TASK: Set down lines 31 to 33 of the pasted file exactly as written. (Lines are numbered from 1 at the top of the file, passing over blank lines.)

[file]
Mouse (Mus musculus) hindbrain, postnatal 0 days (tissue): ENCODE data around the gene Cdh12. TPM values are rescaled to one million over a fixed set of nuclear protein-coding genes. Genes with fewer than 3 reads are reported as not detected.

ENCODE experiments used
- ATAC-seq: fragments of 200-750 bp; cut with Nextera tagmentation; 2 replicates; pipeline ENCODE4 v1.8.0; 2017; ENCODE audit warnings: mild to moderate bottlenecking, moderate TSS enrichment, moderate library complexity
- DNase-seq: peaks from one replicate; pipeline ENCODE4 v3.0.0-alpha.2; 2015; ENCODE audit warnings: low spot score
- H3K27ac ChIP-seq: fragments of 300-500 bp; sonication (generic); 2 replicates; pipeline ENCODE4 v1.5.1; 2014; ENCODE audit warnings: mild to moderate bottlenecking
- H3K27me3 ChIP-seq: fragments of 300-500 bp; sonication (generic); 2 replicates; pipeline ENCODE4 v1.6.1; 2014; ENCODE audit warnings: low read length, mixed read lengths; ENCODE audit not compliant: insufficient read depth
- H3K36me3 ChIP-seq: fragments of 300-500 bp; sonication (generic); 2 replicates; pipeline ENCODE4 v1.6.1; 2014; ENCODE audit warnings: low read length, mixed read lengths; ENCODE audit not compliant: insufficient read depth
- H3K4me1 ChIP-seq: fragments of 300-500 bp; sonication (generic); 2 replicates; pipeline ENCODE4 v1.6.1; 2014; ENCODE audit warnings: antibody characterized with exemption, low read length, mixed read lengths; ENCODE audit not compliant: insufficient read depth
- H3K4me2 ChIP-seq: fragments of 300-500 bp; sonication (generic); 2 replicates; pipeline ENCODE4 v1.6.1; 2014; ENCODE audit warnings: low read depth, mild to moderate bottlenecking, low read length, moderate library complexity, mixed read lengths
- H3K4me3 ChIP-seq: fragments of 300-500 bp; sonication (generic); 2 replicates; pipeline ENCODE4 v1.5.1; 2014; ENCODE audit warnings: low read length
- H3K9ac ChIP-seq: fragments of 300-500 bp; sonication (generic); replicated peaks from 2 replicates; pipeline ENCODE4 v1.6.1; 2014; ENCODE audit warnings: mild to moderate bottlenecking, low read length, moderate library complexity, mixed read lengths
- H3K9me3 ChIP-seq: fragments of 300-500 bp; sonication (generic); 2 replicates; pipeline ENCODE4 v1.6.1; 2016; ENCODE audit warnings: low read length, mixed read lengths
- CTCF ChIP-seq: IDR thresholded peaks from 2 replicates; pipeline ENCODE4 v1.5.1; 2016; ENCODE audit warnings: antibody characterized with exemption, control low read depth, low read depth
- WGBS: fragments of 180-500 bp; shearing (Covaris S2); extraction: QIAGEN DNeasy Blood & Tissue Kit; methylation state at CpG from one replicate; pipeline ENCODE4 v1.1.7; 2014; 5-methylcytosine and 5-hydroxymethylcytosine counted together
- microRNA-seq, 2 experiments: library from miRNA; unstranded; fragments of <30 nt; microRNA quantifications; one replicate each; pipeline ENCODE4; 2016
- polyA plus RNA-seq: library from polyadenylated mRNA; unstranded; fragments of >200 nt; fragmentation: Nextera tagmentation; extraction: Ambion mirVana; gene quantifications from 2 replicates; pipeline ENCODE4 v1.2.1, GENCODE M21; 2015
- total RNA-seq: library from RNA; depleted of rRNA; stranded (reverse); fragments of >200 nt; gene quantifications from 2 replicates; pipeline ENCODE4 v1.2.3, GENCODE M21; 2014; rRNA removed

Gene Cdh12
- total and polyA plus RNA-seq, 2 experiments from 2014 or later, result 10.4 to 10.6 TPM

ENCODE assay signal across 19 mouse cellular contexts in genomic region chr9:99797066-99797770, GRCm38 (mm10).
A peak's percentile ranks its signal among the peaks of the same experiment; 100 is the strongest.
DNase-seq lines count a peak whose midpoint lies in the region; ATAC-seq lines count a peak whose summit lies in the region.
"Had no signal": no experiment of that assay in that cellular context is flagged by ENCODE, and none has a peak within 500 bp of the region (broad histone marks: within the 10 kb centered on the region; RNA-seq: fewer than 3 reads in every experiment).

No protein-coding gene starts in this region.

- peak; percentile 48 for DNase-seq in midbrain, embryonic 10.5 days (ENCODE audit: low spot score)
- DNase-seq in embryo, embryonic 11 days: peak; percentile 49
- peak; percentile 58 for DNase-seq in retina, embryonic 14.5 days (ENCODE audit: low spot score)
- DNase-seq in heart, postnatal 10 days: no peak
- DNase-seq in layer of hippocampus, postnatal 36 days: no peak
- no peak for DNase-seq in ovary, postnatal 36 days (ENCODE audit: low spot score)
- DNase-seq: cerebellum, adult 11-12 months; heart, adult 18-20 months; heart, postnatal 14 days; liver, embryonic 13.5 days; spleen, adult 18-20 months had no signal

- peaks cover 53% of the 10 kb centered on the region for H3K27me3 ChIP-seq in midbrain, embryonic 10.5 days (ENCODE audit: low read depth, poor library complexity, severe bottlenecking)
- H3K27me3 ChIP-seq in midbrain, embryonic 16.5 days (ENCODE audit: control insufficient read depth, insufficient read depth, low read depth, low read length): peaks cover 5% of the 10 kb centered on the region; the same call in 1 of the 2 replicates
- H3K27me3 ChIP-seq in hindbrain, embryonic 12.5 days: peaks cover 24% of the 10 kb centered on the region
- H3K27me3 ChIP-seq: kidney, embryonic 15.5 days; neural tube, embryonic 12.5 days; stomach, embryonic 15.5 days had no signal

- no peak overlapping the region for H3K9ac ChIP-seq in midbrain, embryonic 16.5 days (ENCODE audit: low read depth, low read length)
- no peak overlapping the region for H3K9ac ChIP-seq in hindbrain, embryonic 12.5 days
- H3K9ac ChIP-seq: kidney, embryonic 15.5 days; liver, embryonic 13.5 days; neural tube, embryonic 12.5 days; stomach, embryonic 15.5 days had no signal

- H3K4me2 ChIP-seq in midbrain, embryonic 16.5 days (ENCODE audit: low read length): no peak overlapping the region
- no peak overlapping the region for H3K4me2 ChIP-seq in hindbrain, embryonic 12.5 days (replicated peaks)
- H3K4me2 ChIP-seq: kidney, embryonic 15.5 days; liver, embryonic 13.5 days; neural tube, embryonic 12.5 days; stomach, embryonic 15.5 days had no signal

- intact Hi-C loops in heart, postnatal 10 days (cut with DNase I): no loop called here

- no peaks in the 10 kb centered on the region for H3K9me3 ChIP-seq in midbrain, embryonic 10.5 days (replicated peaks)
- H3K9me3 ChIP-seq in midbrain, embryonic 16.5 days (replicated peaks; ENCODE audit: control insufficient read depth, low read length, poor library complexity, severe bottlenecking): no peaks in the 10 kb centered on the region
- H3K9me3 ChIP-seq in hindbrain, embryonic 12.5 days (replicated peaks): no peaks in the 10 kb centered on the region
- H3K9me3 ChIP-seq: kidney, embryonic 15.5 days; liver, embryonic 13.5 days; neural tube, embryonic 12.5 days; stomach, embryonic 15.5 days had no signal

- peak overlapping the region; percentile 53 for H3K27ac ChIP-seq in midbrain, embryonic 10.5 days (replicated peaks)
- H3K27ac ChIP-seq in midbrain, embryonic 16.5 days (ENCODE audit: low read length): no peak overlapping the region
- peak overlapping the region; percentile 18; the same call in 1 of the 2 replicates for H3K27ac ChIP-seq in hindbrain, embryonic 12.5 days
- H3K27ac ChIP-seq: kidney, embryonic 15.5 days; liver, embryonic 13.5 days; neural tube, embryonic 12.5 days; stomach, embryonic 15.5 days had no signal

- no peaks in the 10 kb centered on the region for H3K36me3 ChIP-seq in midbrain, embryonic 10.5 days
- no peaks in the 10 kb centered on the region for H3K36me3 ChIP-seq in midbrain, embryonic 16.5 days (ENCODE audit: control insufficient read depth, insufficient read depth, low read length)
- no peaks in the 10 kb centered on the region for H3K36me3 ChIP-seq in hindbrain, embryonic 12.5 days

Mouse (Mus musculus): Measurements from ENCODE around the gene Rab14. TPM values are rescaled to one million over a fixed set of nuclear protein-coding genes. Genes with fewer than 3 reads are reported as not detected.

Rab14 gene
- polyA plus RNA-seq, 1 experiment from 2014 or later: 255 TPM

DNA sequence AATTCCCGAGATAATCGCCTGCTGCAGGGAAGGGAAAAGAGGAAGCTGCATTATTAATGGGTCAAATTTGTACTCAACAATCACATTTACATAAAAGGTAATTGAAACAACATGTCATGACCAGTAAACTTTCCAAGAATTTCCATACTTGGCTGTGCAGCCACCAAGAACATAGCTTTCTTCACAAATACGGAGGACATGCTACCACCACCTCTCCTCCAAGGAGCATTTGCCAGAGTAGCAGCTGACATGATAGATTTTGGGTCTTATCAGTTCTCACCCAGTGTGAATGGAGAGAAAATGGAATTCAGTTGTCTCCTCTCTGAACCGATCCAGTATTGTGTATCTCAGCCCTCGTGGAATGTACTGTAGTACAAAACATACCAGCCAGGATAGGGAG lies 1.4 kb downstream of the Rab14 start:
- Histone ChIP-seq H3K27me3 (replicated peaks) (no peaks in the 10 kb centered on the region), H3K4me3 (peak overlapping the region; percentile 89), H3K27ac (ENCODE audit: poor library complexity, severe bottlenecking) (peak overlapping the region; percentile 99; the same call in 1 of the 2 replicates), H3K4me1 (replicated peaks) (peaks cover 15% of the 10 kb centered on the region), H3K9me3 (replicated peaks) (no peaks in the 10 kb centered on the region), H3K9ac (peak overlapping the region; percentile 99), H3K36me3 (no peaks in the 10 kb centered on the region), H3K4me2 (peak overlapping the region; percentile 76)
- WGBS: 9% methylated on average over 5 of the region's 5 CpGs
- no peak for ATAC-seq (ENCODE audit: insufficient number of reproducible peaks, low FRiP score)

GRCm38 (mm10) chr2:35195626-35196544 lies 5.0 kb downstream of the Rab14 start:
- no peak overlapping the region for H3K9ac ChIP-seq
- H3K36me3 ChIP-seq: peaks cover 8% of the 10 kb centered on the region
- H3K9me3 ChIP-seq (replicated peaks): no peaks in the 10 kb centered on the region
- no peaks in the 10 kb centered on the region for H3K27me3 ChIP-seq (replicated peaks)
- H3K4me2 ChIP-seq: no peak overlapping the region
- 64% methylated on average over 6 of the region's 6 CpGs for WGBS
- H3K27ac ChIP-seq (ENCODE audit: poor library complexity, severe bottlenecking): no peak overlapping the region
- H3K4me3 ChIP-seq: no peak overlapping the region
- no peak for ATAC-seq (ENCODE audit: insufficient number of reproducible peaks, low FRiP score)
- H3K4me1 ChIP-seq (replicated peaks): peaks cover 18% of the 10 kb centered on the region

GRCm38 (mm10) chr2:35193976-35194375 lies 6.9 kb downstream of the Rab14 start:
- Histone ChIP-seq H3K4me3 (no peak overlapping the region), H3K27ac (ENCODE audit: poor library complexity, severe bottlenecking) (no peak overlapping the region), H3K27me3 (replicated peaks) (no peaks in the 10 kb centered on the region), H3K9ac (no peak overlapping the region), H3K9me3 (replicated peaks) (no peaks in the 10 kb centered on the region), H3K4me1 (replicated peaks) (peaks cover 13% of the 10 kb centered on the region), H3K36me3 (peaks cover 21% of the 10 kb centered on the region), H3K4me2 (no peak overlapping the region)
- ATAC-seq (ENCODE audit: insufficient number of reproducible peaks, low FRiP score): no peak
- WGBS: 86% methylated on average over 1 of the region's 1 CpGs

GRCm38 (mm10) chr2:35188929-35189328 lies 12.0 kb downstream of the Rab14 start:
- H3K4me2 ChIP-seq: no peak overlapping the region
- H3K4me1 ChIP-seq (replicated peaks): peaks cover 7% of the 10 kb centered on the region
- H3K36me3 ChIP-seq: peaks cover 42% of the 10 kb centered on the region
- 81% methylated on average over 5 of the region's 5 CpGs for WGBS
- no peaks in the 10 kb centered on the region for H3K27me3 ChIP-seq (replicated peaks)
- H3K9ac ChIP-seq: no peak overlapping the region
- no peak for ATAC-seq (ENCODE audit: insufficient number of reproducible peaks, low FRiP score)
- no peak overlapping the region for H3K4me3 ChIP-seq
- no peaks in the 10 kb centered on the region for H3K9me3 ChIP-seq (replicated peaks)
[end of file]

- DNase-seq: cerebellum, adult 11-12 months; heart, adult 18-20 months; heart, postnatal 14 days; liver, embryonic 13.5 days; spleen, adult 18-20 months had no signal

- peaks cover 53% of the 10 kb centered on the region for H3K27me3 ChIP-seq in midbrain, embryonic 10.5 days (ENCODE audit: low read depth, poor library complexity, severe bottlenecking)
- H3K27me3 ChIP-seq in midbrain, embryonic 16.5 days (ENCODE audit: control insufficient read depth, insufficient read depth, low read depth, low read length): peaks cover 5% of the 10 kb centered on the region; the same call in 1 of the 2 replicates